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Puente del Inca (The Inca's Bridge), Argentina 2024-2025

Puente del Inca is fanned with secrets and legends, it's a unique place to reveal the mystery

Best time: September–May

Puente del Inca (The Inca's Bridge)
Puente del Inca (The Inca's Bridge)

Puente del Inca is a true natural masterpiece, a bridge overhanging the Las Cuevas River. This wonderful creation of nature excites peoples' imagination: its length is 47 m and width is 28 m. The bridge is located at an altitude of 1,719 m above sea level and 180 km from the city of Mendoza. The shape of the bridge is a huge pile of yellow, smooth stones. Near Puente del Inca there are several thermal springs that have healing powers as well. Every spring has its own interesting name: Mercury, Venus, Mars, Saturn, and Champagne.

Previously, there was even a medical sanatorium. However, in 1986 it was buried under a mountain avalanche, leaving only a tiny dilapidated chapel from the colonial era. However, it adds more mystery to this cryptic place. As the nature of the structure is rather unstable, the area has been closed off, so you can't cross the bridge or take a hot bath. However, the photogenic area still draws thousands of tourists.

Puente del Inca is best to be visited when the weather is the most stable, that's during the warmer season. June to August is winter time then the weather is the harshest, and snow is likely to hide the beauty. So plan your visit for the period from September and May. And if you wish to do more hiking, choose the time between mid-November and March–the official hiking season. Argentina's highest peak Aconcagua is located just 20 km north-west of the Inca's Bridge. Two trailheads for climbing Aconcagua are located within a short distance from the Bridge. You might also want to see a Cementerio Andinista which is a cemetery of the unfortunate Aconcagua hikers. It's located just 1 km west of the site. Note that summer (December–February) is the most crowded time.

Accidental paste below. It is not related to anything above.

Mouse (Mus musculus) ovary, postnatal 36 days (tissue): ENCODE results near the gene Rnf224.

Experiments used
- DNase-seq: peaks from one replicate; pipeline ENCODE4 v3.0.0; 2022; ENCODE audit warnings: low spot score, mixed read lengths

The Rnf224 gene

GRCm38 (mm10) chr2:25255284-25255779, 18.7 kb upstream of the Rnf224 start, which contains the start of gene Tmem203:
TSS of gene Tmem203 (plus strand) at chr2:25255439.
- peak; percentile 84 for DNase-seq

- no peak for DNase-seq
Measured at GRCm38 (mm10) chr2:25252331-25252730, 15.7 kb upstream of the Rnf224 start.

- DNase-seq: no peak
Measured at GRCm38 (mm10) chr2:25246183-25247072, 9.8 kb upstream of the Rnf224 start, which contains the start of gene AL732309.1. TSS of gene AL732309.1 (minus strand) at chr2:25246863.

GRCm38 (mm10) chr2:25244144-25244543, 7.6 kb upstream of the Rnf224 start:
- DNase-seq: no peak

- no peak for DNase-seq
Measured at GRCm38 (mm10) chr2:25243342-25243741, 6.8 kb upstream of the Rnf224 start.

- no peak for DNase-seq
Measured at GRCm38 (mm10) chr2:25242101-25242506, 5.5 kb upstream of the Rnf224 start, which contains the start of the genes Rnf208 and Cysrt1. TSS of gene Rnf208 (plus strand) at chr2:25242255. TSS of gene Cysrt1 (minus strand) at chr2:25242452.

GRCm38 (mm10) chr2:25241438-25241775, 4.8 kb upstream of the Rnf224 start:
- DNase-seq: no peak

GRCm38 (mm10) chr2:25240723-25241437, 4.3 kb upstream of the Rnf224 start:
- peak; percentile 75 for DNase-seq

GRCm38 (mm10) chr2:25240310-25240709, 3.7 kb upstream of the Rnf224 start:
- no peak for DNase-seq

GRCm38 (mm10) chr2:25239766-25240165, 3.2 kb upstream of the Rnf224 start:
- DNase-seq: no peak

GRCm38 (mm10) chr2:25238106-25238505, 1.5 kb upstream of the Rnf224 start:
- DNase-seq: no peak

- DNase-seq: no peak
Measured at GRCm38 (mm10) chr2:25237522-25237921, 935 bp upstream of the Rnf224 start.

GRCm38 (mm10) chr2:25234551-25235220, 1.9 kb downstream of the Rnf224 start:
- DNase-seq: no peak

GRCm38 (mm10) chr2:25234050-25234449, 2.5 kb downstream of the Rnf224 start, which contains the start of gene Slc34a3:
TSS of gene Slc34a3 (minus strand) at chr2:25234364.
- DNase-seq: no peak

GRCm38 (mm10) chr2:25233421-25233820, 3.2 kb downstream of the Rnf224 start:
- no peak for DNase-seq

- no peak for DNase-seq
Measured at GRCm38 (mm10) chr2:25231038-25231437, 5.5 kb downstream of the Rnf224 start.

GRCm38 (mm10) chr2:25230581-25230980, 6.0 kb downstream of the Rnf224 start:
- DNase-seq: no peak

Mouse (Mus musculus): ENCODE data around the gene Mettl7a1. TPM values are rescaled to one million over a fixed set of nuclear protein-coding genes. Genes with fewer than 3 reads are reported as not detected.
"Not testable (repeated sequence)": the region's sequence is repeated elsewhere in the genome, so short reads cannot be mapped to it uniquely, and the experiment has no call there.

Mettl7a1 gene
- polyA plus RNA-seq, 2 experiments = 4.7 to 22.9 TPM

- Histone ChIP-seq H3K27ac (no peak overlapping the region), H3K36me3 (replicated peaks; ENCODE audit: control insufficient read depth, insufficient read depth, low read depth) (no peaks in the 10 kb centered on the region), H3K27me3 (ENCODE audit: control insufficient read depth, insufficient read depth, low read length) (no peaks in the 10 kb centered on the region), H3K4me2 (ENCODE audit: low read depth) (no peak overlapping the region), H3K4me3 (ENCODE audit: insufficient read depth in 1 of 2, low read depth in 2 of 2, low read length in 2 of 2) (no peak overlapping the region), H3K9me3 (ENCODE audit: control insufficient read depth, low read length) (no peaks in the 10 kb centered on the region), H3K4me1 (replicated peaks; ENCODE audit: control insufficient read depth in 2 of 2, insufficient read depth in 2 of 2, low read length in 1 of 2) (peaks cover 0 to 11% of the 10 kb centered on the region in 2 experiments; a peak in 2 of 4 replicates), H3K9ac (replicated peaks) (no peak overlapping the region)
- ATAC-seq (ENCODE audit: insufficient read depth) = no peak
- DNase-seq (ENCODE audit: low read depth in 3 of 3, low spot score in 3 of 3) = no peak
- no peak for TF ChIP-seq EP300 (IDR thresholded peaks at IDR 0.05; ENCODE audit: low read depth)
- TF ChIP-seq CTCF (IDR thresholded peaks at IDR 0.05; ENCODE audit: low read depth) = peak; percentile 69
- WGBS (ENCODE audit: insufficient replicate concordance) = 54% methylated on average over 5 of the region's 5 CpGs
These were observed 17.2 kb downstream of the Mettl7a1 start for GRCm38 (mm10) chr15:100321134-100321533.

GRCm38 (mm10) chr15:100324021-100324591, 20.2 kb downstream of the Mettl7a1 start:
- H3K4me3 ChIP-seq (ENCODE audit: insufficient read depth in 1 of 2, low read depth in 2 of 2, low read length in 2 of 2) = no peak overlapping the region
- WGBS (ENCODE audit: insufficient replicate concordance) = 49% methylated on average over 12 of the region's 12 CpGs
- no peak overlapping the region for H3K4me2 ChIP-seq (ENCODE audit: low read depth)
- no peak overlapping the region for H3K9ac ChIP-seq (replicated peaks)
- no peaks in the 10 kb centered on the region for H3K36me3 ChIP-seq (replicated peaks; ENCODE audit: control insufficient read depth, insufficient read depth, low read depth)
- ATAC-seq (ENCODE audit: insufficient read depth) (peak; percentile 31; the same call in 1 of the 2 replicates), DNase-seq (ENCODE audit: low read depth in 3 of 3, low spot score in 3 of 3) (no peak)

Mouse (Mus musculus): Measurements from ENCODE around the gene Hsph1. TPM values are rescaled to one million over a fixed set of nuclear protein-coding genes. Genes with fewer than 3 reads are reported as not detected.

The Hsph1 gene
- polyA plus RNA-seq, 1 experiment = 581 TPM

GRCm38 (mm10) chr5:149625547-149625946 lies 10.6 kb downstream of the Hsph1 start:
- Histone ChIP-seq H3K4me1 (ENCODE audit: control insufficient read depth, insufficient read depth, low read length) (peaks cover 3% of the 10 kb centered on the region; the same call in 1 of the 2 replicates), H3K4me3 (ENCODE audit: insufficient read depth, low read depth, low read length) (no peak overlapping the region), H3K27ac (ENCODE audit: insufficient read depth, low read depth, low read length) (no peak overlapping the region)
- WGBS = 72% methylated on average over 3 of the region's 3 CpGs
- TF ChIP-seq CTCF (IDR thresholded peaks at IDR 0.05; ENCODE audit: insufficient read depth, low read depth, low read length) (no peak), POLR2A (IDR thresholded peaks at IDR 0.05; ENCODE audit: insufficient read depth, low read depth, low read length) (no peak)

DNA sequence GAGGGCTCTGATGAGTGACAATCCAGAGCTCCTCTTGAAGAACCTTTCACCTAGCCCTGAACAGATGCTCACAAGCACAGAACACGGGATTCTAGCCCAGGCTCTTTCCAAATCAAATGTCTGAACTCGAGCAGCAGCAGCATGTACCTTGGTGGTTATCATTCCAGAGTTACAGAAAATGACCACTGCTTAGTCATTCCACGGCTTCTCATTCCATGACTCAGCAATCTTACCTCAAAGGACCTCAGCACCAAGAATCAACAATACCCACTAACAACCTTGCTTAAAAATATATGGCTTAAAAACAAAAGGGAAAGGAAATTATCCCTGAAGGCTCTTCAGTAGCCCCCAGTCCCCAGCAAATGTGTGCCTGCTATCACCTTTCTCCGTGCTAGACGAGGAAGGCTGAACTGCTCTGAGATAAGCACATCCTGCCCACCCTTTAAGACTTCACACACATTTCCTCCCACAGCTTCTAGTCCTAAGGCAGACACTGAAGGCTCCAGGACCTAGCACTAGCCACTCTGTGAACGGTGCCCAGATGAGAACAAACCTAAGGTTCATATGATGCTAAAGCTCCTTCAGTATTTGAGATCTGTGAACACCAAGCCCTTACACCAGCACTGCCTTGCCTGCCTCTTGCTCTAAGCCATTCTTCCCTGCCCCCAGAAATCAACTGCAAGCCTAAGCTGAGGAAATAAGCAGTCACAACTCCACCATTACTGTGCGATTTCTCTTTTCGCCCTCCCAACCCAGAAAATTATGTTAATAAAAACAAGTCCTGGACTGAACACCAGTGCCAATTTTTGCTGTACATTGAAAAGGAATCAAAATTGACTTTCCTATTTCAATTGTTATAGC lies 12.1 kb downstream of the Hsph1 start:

Practical info

What is the history behind Puente del Inca?

Not built by one civilization alone, Puente del Inca enjoys a rich history of secrets and legends. The bridge's origins may have begun with the Incas, who built the bridge as a place for sun worship. During later years, Europeans rediscovered the nearby hot springs and their medicinal properties. With a history of collapses and rebuilds, one thing's for sure that the present-day structure is a natural marvel. Show more

Are there any nearby hiking opportunities available?

In addition to the wondrous Puente del Inca, visitors may take advantage of nearby trails. Two trailheads to climb Argentina's tallest peak, Aconcagua, are within short distances of the bridge. Although the official hiking season runs from mid-November to March, tourists may venture out year-round. A visit to the Cementerio Andinista, a burial ground for Aconcagua hikers, makes for a unique excursion in the area. Show more

What are the names of the thermal springs next to Puente del Inca?

Fascinatingly enough, the thermal springs adjacent to Puente del Inca bear unique names, such as Mars, Venus, Mercury, Saturn, and Champagne. Each spring contains different temperatures and mineral compositions with its specific therapeutic qualities. These springs are too unpredictable to bathe in, meaning visitors can only take in their beauty from a distance. Show more

What is the best time of year to visit Puente del Inca?

September to May are the most optimal times to visit Puente del Inca, with more favorable weather conditions. During June through August, winter weather may impede visits with possible snow coverage of the sights. Mid-November and March are officially Chile's hiking season, where tourists may venture out to view the mountains or the nearby cemetery. December to February is when the site is the most crowded. Show more

Can visitors cross the bridge or take a hot bath?

Regrettably, guests can neither take a hot bath nor cross the bridge when visiting Puente del Inca. Though the massive yellow stone structure seems lovely for strolling across, it is unstable and closed off for safety purposes. Likewise, the thermal springs may cause harm as their erratic nature presents dangers to visitors. Though there are some restrictions, visitors may still appreciate this sight's beauty via photography and sightseeing. Show more

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